What is seen to be true for in these examples,
is true for any two elements of Z. So, we can say :

For any two elements a and bZ, a x b = b x a
This is called the Commutative Property of Multiplication for integers.

Associative Property of Multiplication :

Look at the following Examples.

(4 x -2) x 3 = 4 x (-2 x 3) = -24;
(-16 x -9) x 2 = -16 x (-9 x 2) = 288

What is seen to be true for in these examples,
is true for any three elements of Z. So, we can say :

For any three elements a, b and cZ, a x (b x c) = (a x b) x c
This is called the Associative Property of Multiplication for integers.

Multiplicative Identity :

Look at the following Examples.

14 x 1 = 1 x 14 = 14 ; -9875 x 1 = 1 x -9875 = -9875

What is seen to be true for these examples,
is true for any element of Z. So, we can say :

For every element aZ, a x 1 = 1 x a = a
1 is called the Multiplicative Identity in the set Z.

Zero Property of Multiplication :

Look at the following Examples.

-234 x 0 = 0 x -234 = 0 ; 5647 x 0 = 0 x 5647 = 0

What is seen to be true for these examples,
is true for any element of Z. So, we can say :

For every element aZ, a x 0 = 0 x a = 0
This is called the Zero Property of Multiplication in the set Z.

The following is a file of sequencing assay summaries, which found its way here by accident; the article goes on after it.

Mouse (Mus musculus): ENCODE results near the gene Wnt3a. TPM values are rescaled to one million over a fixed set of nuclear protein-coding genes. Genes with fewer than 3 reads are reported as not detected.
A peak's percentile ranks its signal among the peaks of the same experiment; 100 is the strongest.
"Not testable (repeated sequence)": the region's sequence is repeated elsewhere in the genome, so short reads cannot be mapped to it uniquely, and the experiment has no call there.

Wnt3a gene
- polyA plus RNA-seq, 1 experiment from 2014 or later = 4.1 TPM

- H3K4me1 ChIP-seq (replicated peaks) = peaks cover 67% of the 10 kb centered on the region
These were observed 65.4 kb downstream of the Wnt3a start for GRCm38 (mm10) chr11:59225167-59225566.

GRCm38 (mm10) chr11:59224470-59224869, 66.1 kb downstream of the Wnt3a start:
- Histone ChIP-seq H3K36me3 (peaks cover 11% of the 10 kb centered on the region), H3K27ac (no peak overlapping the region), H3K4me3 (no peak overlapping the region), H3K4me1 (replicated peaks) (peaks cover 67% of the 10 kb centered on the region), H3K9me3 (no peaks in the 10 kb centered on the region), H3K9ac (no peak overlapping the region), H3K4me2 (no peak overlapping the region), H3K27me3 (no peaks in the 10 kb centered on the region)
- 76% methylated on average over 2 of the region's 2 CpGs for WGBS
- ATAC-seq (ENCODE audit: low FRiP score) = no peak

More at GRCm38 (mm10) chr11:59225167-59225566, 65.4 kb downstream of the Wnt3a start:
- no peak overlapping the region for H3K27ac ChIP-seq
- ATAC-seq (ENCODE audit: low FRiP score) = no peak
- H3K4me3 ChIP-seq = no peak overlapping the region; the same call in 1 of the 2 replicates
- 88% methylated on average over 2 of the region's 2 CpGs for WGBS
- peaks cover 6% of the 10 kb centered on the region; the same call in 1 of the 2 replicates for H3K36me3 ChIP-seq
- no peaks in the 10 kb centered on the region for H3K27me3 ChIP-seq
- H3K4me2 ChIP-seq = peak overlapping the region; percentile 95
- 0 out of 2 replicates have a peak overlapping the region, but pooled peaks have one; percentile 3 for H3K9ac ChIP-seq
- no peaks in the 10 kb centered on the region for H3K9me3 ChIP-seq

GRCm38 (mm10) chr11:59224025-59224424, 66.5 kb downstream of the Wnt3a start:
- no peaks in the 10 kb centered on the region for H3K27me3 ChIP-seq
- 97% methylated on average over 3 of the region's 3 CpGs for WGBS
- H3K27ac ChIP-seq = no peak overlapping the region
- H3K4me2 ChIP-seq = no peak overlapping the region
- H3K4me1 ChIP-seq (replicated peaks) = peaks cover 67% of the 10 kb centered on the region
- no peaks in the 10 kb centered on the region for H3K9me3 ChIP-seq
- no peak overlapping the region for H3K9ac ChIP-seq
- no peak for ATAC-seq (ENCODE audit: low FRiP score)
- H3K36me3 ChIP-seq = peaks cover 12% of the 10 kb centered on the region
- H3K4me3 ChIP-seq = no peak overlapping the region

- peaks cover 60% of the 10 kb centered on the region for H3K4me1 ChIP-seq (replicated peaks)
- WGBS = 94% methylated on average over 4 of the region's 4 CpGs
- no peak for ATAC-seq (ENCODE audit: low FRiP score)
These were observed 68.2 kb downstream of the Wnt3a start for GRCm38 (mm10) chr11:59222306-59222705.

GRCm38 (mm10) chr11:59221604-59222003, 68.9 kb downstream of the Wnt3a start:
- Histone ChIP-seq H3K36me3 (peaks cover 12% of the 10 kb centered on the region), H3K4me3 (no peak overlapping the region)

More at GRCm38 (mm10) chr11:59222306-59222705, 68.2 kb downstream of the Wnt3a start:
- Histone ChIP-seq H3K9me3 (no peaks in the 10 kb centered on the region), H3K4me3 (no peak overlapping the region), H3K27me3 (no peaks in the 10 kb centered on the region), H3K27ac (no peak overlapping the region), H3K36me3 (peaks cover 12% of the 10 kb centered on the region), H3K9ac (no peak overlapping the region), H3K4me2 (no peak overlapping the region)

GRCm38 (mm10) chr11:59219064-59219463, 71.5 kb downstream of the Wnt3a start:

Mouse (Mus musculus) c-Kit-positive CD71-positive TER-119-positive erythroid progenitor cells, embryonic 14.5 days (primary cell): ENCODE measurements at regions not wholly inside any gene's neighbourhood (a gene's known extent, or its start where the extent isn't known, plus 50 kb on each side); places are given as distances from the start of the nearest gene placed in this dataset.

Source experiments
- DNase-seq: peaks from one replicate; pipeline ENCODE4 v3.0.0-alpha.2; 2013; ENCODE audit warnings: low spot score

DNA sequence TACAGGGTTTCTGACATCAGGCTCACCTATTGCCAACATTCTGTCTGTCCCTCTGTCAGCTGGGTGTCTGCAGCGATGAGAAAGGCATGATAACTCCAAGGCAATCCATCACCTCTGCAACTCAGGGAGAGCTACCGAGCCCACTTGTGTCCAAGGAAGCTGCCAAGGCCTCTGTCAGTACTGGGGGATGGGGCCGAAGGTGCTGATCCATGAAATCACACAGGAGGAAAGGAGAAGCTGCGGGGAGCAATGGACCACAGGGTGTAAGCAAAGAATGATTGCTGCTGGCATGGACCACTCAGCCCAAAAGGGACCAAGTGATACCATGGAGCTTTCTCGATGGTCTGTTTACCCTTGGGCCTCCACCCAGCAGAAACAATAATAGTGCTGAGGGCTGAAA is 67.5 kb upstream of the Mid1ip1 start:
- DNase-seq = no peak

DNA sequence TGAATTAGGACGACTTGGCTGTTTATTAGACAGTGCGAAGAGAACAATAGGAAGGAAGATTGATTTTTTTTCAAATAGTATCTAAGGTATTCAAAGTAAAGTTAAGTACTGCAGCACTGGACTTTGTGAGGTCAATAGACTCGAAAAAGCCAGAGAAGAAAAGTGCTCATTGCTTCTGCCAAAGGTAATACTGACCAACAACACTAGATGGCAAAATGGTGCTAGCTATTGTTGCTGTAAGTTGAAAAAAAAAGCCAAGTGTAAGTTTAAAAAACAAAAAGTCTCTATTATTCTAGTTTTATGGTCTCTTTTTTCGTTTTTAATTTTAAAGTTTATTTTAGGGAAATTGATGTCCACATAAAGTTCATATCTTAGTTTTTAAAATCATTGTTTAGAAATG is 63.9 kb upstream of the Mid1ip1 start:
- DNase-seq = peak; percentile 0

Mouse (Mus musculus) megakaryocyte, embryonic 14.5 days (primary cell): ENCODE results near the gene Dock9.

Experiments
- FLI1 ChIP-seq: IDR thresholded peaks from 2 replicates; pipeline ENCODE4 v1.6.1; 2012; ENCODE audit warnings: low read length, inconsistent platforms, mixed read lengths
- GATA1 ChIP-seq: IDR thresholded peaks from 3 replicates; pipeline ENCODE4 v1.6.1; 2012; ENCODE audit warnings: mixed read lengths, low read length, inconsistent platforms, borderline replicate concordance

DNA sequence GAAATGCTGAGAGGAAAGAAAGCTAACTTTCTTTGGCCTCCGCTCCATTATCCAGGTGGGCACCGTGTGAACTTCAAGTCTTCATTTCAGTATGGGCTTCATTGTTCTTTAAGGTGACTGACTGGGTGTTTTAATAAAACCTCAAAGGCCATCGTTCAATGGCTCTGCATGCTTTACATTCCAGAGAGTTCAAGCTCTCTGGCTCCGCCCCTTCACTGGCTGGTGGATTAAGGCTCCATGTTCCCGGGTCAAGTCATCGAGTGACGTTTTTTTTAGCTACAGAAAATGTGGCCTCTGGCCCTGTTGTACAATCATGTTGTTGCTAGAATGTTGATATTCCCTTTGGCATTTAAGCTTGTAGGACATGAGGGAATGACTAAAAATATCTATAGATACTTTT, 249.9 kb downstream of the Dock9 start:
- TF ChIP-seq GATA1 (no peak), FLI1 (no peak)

Also,

For any two elements a and bZ,
If a x b = 0, then either a = 0 or b = 0 or a = b = 0

Distributive Property of Multiplication over Addition :

Look at the following Examples.

5 x (-4 + 3) = 5 x -4 + 5 x 3 = -20 + 15 = -5 same as 5 x -1;
-2 x (-7 + 8) = -2 x -7 + (-2) x 8 = 14 - 16 = -2 same as -2 x 1;

What is seen to be true for these examples,
is true for any three elements of Z. So, we can say :

For any three elements a, b and cZ, a x (b + c) = (a x b) + (a x c)
This is called the Distributive Property of Multiplication over Addition.

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Division of Integers

While dividing, we have 2 rules depending
on the signs of the dividend and the divisor.

Rule 1 : If the dividend and the divisor have the same sign,
their quotient is the division of their numerical values.

Examples :
(i) (+ 6) ÷ (+2) = +(6 ÷ 2) = +3 = 3.
(ii) ( - 96) ÷ (-16) = + (96 ÷ 16) = +6= 6.

Rule 2 : If the dividend and the divisor have opposite signs,
their quotient is the negative division of their numerical values.

Examples :